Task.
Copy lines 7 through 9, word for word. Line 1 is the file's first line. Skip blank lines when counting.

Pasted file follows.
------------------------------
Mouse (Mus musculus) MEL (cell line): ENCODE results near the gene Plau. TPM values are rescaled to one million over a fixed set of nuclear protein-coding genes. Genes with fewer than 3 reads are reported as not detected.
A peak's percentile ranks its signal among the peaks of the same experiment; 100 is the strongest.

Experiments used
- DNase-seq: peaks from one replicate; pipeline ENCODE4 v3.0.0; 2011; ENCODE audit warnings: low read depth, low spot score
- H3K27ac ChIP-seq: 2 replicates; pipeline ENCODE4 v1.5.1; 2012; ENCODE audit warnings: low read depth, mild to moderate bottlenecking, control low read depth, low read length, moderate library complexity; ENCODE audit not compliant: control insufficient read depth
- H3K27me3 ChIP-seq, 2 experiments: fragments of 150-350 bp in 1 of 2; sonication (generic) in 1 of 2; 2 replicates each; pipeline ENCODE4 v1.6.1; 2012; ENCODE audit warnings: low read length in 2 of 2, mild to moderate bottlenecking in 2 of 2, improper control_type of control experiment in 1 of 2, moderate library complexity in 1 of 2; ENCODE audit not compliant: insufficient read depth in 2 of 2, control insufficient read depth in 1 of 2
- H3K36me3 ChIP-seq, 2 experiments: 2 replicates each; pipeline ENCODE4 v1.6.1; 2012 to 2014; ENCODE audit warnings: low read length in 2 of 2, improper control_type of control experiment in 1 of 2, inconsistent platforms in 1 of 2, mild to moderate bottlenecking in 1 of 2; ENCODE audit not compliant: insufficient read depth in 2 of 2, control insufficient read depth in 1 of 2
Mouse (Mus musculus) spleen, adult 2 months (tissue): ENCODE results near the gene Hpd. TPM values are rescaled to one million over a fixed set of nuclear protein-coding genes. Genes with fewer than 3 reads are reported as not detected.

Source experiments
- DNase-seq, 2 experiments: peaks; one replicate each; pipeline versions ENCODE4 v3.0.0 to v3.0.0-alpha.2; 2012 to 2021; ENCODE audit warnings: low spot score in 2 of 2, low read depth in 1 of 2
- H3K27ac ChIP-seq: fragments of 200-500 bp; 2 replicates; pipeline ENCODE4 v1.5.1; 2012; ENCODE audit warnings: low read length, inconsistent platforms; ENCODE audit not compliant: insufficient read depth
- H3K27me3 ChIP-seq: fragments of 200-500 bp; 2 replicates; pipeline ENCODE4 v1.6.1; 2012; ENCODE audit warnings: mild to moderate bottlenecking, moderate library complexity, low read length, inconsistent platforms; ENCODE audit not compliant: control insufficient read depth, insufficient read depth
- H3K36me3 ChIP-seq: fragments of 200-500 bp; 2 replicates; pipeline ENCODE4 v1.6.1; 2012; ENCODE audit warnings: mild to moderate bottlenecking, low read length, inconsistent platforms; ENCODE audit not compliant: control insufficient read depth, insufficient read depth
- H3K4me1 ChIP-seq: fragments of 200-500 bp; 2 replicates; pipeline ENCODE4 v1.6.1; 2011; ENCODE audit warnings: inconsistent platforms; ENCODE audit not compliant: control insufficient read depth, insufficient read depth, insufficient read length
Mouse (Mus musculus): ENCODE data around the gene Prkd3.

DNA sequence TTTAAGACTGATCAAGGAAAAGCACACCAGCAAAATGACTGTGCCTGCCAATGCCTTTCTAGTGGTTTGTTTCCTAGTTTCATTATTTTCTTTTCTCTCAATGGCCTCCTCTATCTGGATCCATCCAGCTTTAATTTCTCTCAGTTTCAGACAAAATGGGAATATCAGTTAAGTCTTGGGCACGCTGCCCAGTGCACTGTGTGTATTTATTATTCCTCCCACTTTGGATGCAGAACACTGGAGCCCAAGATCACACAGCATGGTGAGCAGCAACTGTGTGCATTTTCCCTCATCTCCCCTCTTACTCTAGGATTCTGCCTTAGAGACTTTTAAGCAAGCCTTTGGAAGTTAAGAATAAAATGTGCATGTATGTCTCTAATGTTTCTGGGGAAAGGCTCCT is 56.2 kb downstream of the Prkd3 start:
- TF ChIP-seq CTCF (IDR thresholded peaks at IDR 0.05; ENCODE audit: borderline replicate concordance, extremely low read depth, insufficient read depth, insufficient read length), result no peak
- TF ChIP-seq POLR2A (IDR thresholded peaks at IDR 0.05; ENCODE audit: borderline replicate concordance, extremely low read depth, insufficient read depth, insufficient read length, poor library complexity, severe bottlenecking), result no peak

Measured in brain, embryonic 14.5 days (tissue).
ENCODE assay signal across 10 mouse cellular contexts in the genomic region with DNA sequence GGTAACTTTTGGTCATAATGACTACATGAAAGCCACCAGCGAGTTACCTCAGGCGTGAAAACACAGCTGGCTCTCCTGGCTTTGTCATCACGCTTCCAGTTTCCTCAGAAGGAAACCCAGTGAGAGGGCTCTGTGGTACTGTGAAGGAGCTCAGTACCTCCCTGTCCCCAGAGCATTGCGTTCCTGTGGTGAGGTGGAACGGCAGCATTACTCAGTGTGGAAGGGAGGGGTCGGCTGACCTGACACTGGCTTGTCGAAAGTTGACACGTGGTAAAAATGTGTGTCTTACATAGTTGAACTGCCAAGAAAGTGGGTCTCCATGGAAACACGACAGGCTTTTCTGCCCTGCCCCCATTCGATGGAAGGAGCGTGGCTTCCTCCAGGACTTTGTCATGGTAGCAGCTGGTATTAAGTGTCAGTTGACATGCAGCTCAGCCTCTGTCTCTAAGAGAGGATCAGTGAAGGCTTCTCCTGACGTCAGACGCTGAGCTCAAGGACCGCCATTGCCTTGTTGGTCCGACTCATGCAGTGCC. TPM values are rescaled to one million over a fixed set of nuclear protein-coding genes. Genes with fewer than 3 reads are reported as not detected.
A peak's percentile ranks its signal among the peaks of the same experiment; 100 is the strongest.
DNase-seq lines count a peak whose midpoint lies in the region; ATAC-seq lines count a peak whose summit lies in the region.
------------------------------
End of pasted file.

- H3K36me3 ChIP-seq, 2 experiments: 2 replicates each; pipeline ENCODE4 v1.6.1; 2012 to 2014; ENCODE audit warnings: low read length in 2 of 2, improper control_type of control experiment in 1 of 2, inconsistent platforms in 1 of 2, mild to moderate bottlenecking in 1 of 2; ENCODE audit not compliant: insufficient read depth in 2 of 2, control insufficient read depth in 1 of 2
Mouse (Mus musculus) spleen, adult 2 months (tissue): ENCODE results near the gene Hpd. TPM values are rescaled to one million over a fixed set of nuclear protein-coding genes. Genes with fewer than 3 reads are reported as not detected.

Source experiments